It can be done either by hand (
Hand Veneering ) with warm animal glues, made from
bones, fish, meat or hides (rabbit skin glue is generally considerate the best).
Or in a Press (
Press Veneering ) with either warm or cold glue.
The Press can be either
Platten ( for flat work )
Caul ( for Shaped or
Molded work ) or
Vacuum ( for Any Shape work ).
Good quality Veneer maybe had at Rocklers
Handveneering or the laying of
by hand is normally
warm animal glue.
To this purpose the animal,- or hide-glue is warmed up to 75° Celsius or
165° Fahrenheit but the temperature should not rise above this
as else the protein chains start to breakdown and a distinct loss of
"tackiness" is noted especially when the glue is reheated.
The warming of the glue is done either in a Bain Marie type warming
pan or gluepot this restricts the temperature to 100°
Celsius or 212° Fahrenheit, as when water gets warmer than
this, the energy is used to convert water into steam.
waterless gluepot as opposed to a
no water is used and they are set so, that the temperature doesn't exceed
75° Celsius or 165° Fahrenheit,
this allows the glue to retain a much greater "tackiness" especially,
if the glue is warmed up more than once.
The warm glue is applied with a brush to the timber, if the timber is very porous
or the veneer is not flat, than it is best to apply a layer of
glue, which is very much thinned down, a day before. This penetrates
the timber and seals it, so that the next application of glue doesn't sink
into the timber thus improving the "tackiness".
The fresher the
is the easier it is to glue.
In an old veneer the fibers seem to "set" and the cellulose, which keeps
the fibers in place, is less readily softened thus making it harder for
the fibers to shift along one another and allowing the veneer to lay easily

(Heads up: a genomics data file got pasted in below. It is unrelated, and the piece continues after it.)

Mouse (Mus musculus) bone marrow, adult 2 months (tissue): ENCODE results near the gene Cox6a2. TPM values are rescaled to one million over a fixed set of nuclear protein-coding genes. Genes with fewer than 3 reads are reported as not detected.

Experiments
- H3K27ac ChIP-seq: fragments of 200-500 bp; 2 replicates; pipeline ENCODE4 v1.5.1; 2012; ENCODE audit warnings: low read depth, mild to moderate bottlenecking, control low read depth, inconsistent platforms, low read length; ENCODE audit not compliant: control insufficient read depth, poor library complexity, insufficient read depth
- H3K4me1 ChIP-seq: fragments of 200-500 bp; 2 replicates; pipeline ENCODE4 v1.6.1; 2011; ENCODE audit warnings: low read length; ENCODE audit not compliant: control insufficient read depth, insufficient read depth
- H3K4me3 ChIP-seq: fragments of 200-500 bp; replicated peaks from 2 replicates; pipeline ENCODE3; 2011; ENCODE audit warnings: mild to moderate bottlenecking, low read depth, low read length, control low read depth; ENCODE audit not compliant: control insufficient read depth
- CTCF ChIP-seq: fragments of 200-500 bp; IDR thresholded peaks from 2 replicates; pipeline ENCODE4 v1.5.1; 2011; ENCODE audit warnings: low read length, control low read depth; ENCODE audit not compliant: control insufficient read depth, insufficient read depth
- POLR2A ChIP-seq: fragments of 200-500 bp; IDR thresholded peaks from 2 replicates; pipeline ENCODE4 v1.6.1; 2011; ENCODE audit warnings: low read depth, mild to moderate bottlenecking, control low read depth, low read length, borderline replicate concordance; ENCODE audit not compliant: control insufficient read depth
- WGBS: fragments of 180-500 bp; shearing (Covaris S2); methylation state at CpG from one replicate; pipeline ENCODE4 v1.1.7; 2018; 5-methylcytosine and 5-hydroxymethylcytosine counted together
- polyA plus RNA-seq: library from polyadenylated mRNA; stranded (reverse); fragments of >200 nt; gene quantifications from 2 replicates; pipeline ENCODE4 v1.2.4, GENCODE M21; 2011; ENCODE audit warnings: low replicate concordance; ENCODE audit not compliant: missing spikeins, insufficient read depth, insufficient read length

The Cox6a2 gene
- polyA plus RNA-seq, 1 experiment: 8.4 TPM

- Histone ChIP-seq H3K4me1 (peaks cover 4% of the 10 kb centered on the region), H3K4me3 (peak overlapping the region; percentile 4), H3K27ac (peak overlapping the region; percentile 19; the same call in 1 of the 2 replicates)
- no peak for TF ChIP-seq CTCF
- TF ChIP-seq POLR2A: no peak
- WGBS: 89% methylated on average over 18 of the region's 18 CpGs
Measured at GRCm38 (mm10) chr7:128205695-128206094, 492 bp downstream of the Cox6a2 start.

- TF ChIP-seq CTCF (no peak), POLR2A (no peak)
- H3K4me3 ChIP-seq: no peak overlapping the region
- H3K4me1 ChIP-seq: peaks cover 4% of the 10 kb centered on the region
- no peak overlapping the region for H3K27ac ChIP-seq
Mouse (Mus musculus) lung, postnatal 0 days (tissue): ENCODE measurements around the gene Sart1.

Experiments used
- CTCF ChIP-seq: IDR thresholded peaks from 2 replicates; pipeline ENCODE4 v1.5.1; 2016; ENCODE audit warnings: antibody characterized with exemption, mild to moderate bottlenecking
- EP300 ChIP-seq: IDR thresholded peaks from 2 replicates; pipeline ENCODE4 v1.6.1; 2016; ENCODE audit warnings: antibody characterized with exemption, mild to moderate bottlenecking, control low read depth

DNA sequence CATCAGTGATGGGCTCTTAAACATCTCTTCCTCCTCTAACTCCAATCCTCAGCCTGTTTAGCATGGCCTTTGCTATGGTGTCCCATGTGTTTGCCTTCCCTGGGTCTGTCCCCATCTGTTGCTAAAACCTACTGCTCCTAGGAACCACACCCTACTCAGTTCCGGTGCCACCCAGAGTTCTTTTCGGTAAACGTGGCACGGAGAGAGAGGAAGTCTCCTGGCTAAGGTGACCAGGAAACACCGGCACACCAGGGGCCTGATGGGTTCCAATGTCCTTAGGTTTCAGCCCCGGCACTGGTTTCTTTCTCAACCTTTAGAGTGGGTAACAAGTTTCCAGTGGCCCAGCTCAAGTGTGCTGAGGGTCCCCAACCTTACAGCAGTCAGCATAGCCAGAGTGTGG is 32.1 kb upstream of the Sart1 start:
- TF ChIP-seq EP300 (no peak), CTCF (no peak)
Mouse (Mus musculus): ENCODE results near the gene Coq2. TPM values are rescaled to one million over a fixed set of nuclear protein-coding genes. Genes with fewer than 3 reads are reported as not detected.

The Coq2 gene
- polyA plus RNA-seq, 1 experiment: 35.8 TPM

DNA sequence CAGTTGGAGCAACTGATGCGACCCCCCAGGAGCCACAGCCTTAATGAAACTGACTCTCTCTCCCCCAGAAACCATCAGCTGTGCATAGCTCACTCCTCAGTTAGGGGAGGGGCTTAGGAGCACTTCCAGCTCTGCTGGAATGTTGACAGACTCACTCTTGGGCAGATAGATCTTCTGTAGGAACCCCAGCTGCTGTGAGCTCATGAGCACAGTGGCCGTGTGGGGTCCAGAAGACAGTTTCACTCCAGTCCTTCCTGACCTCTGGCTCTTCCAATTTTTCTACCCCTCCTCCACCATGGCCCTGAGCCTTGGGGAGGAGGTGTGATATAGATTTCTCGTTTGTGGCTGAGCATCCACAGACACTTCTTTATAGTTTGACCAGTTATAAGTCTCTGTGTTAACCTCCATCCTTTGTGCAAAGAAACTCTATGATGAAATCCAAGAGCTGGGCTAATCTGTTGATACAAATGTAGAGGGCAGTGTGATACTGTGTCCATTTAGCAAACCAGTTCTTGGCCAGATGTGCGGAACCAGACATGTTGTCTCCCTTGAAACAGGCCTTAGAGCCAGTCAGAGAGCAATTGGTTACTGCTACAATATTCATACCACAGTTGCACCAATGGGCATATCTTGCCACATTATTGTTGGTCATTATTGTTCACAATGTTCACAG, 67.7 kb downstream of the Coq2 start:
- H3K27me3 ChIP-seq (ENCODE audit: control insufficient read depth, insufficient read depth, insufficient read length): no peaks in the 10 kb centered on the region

flat upon the timber.
If a veneer is not flat than this can be achieved by wetting the leaves
with water, and pressing them overnight between two flat panels, add a
little Oxalic Acid to this water, for light veneers or those containing
iron, to prevent rust stains (blue-black spots ) from appearing.
Rust spots already in the veneer or wood may often beremoved by washing or
wiping with water in which some oxalic acid is dissolved.
Make sure to treat the whole surface as "edging" may appear where you stopped.
WARNING: Wear a appropriate
facemask when sanding.
The first leave is now moistened and laid flat on top of the glue and
partially warmed with an electric Iron, set on woollen, the warm glue
remelts from this and the glue penetrates the wood and veneer, with a
, this is a bronze hammer with a very wide pein, the
excess glue is squeezed out from between the veneer and the wood. The
airpressure helps the veneer to stick to the wood, but should be kept moist
as drying of the surface makes the top shrink and thus causes the veneer to
Now the process may be repeated with the area next to it, until the
whole leaf lays nice and flat.
If the surface needs more than one leaf then the first one is to be
glued slightly over the joint line and the second one is glued with the
veneer protruding the same amount over the joint line
(place where you want the join of the leaves to be ), on top of the first
Then they are the both cut at the same time, after which
the joint is rewarmed and the excess veneer may be removed allowing one to
lay the veneer flat again.